See part 1 of this project.
In thinking about the shape and form of my capsule, I felt like my contents would be more at home inside a simple and somewhat rustic box. Even though my specific cuia and Moka are only a few years old, the design of the objects themselves date back several decades. A seashell is much, much older. So instead of putting those objects in a cold, shiny metal box, I felt drawn to the idea of a wooden chest with a latch or lock of some kind. From then, I started thinking about how to decorate the material.
My first thought was some kind of symbol for each of the locations referenced by my objects, one in each side of the box. For the Moka, my immediate thought was the red fleur-de-lis that stands as a symbol for the city. The cuia could have my home state’s coat of arms, and the coffee mug could be represented by the New York City seal. I had two problems with the idea in the end: first, that I couldn’t find a good parallel representation of Cape Cod or Hyannis, and second, that taking a closer look at the NYC seal reminded me of basically every criticism one can make about flags and their inherently colonial nature.
My next thought was still inspired in flags. The blue sphere at the center of Brazil’s flag supposedly represents the sky in Rio de Janeiro (then capital of the monarchy) on the night of November 15th, 1889 — the day Brazil became a Republic. However I feel about flags these days, I love that element of the flag. I appreciate that the stars are arranged in a specific, meaningful pattern. This seemed very poignant for my capsule — wherever I have gone and found these objects, the sky has always been the same. So I decided to represent the sky in those meaningful locations, also on meaningful dates in my narrative.
To create these astronomical representations, I found the website In-The-Sky, which lets you download SVGs. I listed out the dates that would be most meaningful to the narrative (sometimes leaning on my Instagram archive for help):
- Cuia: December 16th, 199X*, in Porto Alegre, Brazil. The day I was born, at 12PM. Since I’m a younger child, it wasn’t as big of a deal to record the exact time I was born (my parents always said “around lunch”), so I rounded down.
- Mug: August 25th, 2013, in New York, United States, at 12AM. The night I flew to the City to start my freshman year in college.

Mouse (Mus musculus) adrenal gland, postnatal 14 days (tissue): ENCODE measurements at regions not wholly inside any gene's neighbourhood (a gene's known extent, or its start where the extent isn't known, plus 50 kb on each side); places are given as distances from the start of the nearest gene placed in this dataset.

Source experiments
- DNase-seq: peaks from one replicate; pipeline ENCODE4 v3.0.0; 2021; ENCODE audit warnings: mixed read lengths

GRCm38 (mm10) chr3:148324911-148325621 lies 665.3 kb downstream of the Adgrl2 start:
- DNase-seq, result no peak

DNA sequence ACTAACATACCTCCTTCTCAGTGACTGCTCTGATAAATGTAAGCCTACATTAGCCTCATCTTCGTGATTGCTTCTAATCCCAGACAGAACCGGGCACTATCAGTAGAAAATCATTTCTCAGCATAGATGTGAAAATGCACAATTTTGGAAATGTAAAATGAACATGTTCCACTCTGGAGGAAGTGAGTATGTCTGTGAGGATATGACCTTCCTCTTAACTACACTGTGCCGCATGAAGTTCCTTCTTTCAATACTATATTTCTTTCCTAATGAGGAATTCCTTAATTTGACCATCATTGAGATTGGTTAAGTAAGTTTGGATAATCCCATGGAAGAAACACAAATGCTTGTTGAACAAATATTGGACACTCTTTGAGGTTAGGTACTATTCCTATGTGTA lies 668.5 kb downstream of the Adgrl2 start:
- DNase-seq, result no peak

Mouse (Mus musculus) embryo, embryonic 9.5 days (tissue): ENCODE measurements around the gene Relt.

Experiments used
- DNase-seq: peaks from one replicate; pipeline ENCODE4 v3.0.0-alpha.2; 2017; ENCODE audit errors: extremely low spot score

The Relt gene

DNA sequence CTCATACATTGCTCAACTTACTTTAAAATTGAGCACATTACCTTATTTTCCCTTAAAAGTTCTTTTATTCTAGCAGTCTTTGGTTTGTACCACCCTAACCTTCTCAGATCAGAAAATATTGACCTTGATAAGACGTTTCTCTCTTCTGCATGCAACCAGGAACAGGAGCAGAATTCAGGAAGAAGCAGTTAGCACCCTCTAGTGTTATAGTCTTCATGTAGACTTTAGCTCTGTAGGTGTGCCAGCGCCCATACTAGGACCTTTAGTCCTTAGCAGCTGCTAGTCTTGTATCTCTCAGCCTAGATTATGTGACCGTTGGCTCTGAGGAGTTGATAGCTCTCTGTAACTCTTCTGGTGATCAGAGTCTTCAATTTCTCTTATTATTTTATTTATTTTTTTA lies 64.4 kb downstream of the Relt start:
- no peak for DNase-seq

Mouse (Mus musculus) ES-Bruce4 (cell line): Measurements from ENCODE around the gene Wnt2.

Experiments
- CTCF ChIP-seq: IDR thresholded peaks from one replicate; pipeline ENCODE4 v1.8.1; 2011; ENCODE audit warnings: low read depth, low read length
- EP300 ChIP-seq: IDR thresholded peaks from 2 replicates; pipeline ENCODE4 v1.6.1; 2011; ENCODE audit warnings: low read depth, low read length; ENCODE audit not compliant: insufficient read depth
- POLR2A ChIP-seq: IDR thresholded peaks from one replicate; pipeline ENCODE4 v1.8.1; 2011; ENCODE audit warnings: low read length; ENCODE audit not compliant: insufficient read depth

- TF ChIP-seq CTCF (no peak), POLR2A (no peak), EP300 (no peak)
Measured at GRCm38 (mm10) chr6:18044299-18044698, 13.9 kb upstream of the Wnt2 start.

- Moka: January 26th, 2015, in Florence, Italy, at 12AM. The night I flew to Florence to start my study abroad. In an insane coincidence that I didn’t realize until this week — this was my husband’s birthday. I wouldn’t meet him until August 25th of that year (you’ll notice that was also an important date for me already, and became doubly meaningful).
- Seashell: August 26th, 2017, in Barnstable, United States, at 12PM. The day after our wedding and first day of our honeymoon, about the time we got out of the Greyhound bus that took us to Hyannis.
After I had the SVGs, I imported them on Illustrator to clean up some details and help render the box more faithfully. This is how the seals came out:
The next step was creating a cardboard prototype to measure the dimensions of the box. I wanted to leave a little bit of room, so it came to about 14x7x8 inches. I drew out the shapes with a sharpie and cut each rectangle with a knife, then taped them together on the inside.
With these dimensions, I used one of the model renders in Adobe Dimension to create my box. I found a stock image of light wood to texturize the box, and then edited the seals to look like they were burned on. The effect is not as visible in the render as it was on Photoshop, so here they are as I intended:
Last but not least, here is the render using Adobe Dimension’s shareable link. I had never used the program before, so I was pretty excited at how well this turned out. If I had more familiarity with it, I would try to sketch the latch or lock I was envisioning, but for the time being this seemed really neat to me:
* Year redacted because for some reason people’s birthdates are sometimes part of security checks.